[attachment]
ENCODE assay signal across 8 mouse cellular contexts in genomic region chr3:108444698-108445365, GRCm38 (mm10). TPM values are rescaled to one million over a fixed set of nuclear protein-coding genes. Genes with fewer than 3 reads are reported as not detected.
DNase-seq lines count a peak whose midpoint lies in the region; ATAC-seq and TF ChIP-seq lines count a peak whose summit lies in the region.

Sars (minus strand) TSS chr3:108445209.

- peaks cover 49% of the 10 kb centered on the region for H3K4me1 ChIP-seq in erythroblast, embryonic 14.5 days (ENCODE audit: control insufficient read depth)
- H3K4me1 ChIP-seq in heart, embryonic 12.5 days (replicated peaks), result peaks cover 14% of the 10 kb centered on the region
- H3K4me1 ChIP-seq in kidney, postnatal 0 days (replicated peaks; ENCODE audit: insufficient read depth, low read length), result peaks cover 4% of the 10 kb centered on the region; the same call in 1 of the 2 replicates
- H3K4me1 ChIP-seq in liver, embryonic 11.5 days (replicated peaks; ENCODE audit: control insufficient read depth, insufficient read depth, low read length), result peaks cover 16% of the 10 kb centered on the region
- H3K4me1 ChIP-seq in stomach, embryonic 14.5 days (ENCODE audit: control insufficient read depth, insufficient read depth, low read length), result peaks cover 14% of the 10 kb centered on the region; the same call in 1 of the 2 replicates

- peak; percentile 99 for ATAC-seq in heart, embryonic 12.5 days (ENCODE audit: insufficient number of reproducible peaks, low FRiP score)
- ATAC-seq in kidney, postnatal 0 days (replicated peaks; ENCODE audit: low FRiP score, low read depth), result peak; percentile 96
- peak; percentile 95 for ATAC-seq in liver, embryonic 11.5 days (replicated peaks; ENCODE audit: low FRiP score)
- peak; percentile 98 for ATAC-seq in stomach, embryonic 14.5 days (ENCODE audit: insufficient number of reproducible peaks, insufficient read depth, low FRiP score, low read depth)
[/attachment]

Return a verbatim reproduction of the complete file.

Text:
ENCODE assay signal across 8 mouse cellular contexts in genomic region chr3:108444698-108445365, GRCm38 (mm10). TPM values are rescaled to one million over a fixed set of nuclear protein-coding genes. Genes with fewer than 3 reads are reported as not detected.
DNase-seq lines count a peak whose midpoint lies in the region; ATAC-seq and TF ChIP-seq lines count a peak whose summit lies in the region.

Sars (minus strand) TSS chr3:108445209.

- peaks cover 49% of the 10 kb centered on the region for H3K4me1 ChIP-seq in erythroblast, embryonic 14.5 days (ENCODE audit: control insufficient read depth)
- H3K4me1 ChIP-seq in heart, embryonic 12.5 days (replicated peaks), result peaks cover 14% of the 10 kb centered on the region
- H3K4me1 ChIP-seq in kidney, postnatal 0 days (replicated peaks; ENCODE audit: insufficient read depth, low read length), result peaks cover 4% of the 10 kb centered on the region; the same call in 1 of the 2 replicates
- H3K4me1 ChIP-seq in liver, embryonic 11.5 days (replicated peaks; ENCODE audit: control insufficient read depth, insufficient read depth, low read length), result peaks cover 16% of the 10 kb centered on the region
- H3K4me1 ChIP-seq in stomach, embryonic 14.5 days (ENCODE audit: control insufficient read depth, insufficient read depth, low read length), result peaks cover 14% of the 10 kb centered on the region; the same call in 1 of the 2 replicates

- peak; percentile 99 for ATAC-seq in heart, embryonic 12.5 days (ENCODE audit: insufficient number of reproducible peaks, low FRiP score)
- ATAC-seq in kidney, postnatal 0 days (replicated peaks; ENCODE audit: low FRiP score, low read depth), result peak; percentile 96
- peak; percentile 95 for ATAC-seq in liver, embryonic 11.5 days (replicated peaks; ENCODE audit: low FRiP score)
- peak; percentile 98 for ATAC-seq in stomach, embryonic 14.5 days (ENCODE audit: insufficient number of reproducible peaks, insufficient read depth, low FRiP score, low read depth)